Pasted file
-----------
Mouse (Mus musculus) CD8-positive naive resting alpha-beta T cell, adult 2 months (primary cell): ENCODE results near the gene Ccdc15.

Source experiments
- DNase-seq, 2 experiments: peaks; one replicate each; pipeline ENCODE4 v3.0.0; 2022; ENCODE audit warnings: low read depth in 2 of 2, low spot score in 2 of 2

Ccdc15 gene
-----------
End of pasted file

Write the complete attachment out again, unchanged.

Mouse (Mus musculus) CD8-positive naive resting alpha-beta T cell, adult 2 months (primary cell): ENCODE results near the gene Ccdc15.

Source experiments
- DNase-seq, 2 experiments: peaks; one replicate each; pipeline ENCODE4 v3.0.0; 2022; ENCODE audit warnings: low read depth in 2 of 2, low spot score in 2 of 2

Ccdc15 gene